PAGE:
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Organic agriculture, cattle farming and agro-industry are much more popular in Malaga province nowadays, and the number of producers has almost doubled in five years
08.04.16 - 09:46 -
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The green economy puts down roots
Little by little, organic foods are becoming available to consumers. :: NURIA FAZ
Some people - most, according to surveys - are concerned about their health and want to avoid ingesting any types of herbicide, fertiliser or other chemical products in their food. Others simply want tomatoes to taste like tomatoes. There are also those who want to add their grain of sand to the protection of the environment and the fight against climate change.
Whatever the reason, it has been shown that people from all walks of life, are now choosing organic produce. The ‘hippy’ reputation of this type of food has largely disappeared now, among those who grow it and those who eat it. In fact, organic agriculture and farming has now become one of the most profitable and fast-growing sectors of the Malaga countryside.
In the past five years, the number of operators (including agricultural and cattle farms, the food industry, importers and retailers) with a ‘bio’ label has almost doubled in the province from 809 to 1407 - an increase of 74 per cent, according to figures published by the Junta de Andalucía.
This growth has not been reflected so much in the amount of land used for this purpose, which has only increased by about 13 per cent, but it has in the animal farming sector (59 per cent more heads of cattle) and, above all, in the industrial activities, which are those which transform and package the prime materials. This can be explained by the same situation which affects agriculture in Malaga in general: for geographical reasons, the amount of suitable land is limited - in fact, the province is last in the Andalusian ranking.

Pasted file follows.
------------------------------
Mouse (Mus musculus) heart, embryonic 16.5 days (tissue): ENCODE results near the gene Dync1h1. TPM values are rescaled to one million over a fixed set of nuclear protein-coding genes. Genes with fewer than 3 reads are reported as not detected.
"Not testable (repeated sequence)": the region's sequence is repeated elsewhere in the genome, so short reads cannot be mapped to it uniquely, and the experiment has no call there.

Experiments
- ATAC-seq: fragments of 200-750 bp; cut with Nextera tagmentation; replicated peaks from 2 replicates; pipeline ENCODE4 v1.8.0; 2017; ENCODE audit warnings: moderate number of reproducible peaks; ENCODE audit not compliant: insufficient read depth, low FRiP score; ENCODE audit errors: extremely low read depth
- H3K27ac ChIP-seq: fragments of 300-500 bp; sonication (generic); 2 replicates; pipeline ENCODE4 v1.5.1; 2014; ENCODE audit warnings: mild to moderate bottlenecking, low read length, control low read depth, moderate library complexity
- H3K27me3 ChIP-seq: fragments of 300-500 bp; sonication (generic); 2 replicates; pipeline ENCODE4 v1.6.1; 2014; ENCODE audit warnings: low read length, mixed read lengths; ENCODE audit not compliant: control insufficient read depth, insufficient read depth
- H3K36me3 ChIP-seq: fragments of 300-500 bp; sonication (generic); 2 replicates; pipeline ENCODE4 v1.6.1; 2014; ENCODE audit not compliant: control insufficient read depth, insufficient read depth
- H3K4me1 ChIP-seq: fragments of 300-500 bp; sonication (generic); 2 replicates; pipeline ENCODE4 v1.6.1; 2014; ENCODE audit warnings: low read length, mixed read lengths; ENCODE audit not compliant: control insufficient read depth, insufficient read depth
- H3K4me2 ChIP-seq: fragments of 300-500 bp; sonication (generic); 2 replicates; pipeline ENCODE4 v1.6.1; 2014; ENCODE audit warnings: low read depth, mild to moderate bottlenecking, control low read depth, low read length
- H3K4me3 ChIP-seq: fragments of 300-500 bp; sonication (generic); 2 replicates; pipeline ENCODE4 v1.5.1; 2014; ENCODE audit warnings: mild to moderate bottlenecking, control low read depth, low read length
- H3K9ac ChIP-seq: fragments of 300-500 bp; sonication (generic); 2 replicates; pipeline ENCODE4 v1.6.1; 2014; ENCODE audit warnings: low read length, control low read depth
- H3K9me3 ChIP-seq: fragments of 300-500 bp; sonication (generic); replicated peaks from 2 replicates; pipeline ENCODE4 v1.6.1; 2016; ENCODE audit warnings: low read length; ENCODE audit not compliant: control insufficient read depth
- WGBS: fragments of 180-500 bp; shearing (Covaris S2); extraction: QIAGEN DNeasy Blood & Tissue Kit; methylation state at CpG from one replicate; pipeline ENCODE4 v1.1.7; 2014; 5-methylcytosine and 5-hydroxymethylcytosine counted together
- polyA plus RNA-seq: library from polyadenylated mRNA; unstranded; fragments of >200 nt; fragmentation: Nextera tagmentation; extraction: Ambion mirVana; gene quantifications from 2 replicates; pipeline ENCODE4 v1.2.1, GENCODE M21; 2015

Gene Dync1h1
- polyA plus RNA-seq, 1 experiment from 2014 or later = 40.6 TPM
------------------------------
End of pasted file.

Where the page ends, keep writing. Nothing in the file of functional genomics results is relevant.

On the other hand, though, Malaga is one of the leaders in product transformation, because it is the second Andalusian province in terms of agro-industrial facilities: there are 284, more than double the figure five years ago.
As a result of this, the growth of the Malaga food industry is also reflected in the organic sector. Food handling and packaging plants, mills, wineries and cheese factories seem to have sprung up before our eyes.
Difficult to find land
This increase in organic food production is particularly noticeable in the so-called ‘orchard of Malaga’, the Guadalhorce valley, where there are now so many farmers that it is “very difficult to find land to rent,” says one of the biggest producers in that area, Antonio González.
“In the last year alone, production grew by about 10 per cent. There are some conventional farmers who have turned to organic produce, and others who have started from scratch with it,” says the manager of the Rural Development Group of the Guadalhorce, Sebastián Hevilla. The higher profits and greater price stability associated with this type of farming is behind the enthusiasm for ‘organic’ growing, although in the area there are still some small producers for whom organic agriculture is part of their way of life and thinking.
In La Axarquía, sub-tropical produce, and that grown under plastic, has also been ‘going green’, with major retail and export companies such as Frutas Montosa, Bio Algarrobo, Frunet Bio and Balcón de Europa acting as tractors and drawing others behind them.
European funding has also played a part in this type of production, says Luis Méndez, an expert in organic agriculture at Asaja Malaga.